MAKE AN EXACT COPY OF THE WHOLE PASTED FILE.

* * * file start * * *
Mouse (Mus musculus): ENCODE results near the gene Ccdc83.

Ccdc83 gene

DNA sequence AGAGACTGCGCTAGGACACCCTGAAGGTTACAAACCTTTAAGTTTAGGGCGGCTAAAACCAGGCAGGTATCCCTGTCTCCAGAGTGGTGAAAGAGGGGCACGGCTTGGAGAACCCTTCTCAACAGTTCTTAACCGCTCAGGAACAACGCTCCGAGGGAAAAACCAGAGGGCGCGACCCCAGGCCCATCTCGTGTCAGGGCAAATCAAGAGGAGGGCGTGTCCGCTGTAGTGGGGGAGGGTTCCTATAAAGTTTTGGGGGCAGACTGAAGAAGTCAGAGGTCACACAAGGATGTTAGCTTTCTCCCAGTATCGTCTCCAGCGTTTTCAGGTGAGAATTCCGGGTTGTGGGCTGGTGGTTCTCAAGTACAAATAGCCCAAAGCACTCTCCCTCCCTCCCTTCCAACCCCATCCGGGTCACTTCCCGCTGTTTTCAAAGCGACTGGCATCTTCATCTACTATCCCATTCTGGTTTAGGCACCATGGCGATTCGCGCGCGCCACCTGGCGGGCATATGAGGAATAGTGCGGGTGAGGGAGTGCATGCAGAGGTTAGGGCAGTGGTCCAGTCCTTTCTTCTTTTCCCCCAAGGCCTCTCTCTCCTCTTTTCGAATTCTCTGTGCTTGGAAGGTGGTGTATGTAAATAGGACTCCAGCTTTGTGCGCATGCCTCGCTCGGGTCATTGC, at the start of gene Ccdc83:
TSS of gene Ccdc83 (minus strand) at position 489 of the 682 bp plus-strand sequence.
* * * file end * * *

Mouse (Mus musculus): ENCODE results near the gene Ccdc83.

Ccdc83 gene

DNA sequence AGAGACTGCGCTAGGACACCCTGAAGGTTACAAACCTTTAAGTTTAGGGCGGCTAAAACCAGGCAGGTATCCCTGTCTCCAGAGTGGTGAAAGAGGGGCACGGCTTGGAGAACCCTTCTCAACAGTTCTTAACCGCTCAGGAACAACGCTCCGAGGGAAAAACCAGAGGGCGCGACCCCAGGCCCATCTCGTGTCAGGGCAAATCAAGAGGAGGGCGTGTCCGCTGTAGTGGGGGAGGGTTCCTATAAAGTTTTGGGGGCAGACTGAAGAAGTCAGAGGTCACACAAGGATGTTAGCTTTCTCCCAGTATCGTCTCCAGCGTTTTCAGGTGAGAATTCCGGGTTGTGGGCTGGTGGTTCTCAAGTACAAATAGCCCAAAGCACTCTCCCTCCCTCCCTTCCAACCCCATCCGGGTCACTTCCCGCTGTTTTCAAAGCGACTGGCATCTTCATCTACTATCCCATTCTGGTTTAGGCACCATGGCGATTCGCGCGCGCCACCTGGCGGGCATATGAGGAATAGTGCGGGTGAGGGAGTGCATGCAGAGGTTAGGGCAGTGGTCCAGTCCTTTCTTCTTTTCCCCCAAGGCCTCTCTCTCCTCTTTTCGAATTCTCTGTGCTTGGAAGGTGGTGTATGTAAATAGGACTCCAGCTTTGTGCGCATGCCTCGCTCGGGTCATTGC, at the start of gene Ccdc83:
TSS of gene Ccdc83 (minus strand) at position 489 of the 682 bp plus-strand sequence.